The old railroad track, now a bike path, winds through the forest that separates Camp Lejeune from Highway 24, the road that caters to the thousands of Marines stationed here with cheap barbershops, furniture stores for the many young families on the base, a couple of gun shops, a few bars and the requisite lap-dancing club.
None of this familiarly shabby Americana is visible from the verdant path. Trees crowd the sylvan trail, their branches poking through the base’s barbed wire fence. You hear more woodpeckers and thrushes than Osprey helicopters. Spend enough time on this lush greenway and you might forget that Camp Lejeune may be, as the former news anchor Dan Rather once said, “the worst example of water contamination this country has ever seen”.
Camp Lejeune, in Jacksonville, North Carolina, is a toxic paradox, a place where young men and women were poisoned while in the service of their nation. They swore to defend their land, and the land made them sick. There are hundreds of Camp Lejeunes across the country, military sites contaminated with all manner of pollutants, from chemical weapon graveyards to vast groundwater deposits of gasoline. Soldiers know they might be felled by a sniper’s bullet in Baghdad or a roadside bomb in Afghanistan. But waterborne carcinogens are not an enemy they prepared for.
The US Department of Defence is one of the world’s worst polluters. Its footprint dwarfs that of any corporation: 4,127 installations spread across 19 million acres of American soil. Maureen Sullivan, who heads the Pentagon’s environmental programmes, says her office contends with 39,000 contaminated sites.
Camp Lejeune is one of the Department’s 141 Superfund sites, which qualify for special clean up grants from the federal government. That’s about 10% of all of America’s Superfund sites, easily more than any other polluter. If the definition is broadened beyond Pentagon installations, about 900 of the 1200 or so Superfund sites in America are abandoned military facilities or sites that otherwise support military needs.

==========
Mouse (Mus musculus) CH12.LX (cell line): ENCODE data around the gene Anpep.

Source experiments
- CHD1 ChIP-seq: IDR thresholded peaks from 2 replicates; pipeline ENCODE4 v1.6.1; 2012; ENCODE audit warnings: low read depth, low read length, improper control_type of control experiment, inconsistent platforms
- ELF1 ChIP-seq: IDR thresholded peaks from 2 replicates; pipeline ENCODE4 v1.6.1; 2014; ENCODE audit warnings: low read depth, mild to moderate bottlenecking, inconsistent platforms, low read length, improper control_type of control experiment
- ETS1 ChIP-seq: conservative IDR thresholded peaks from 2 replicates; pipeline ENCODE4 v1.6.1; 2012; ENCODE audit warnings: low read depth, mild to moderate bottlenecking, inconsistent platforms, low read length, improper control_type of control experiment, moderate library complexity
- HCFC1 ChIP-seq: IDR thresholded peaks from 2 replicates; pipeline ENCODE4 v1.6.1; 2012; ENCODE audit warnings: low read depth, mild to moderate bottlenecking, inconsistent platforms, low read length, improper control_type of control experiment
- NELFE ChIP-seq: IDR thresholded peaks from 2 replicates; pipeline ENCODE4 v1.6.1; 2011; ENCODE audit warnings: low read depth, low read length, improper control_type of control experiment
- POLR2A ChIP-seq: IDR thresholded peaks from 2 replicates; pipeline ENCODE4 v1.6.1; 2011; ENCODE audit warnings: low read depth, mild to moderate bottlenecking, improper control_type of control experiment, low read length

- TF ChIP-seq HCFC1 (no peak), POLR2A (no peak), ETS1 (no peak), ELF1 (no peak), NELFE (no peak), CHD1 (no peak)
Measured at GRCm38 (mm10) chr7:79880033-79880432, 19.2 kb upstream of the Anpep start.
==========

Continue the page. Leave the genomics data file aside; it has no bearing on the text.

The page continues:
“Almost every military site in this country is seriously contaminated,” said John D Dingell, a soon-to-retire Michigan congressman, who served in the Second World War. “Lejeune is one of many.” They form a sort of toxic archipelago across the land from McClellan Air Force Base near Sacramento, California, where radioactive waste was found, to the Massachusetts Military Reservation on Cape Cod, poisoned by explosives and perchlorate, a rocket fuel component that is a major Pentagon pollutant.
But Camp Lejeune has become a test case for whether the military can defend American soil without ruining it. To those who suffered at Camp Lejeune, an ugly truth about the US military has revealed itself. “I would never recommend to anyone that they go into the Marine Corps,” said former Marine corporal Peter Devereaux, who has good reason to believe that his breast cancer is the result of drinking Camp Lejeune’s tainted water. The Marines, he said, “are like a mafia”.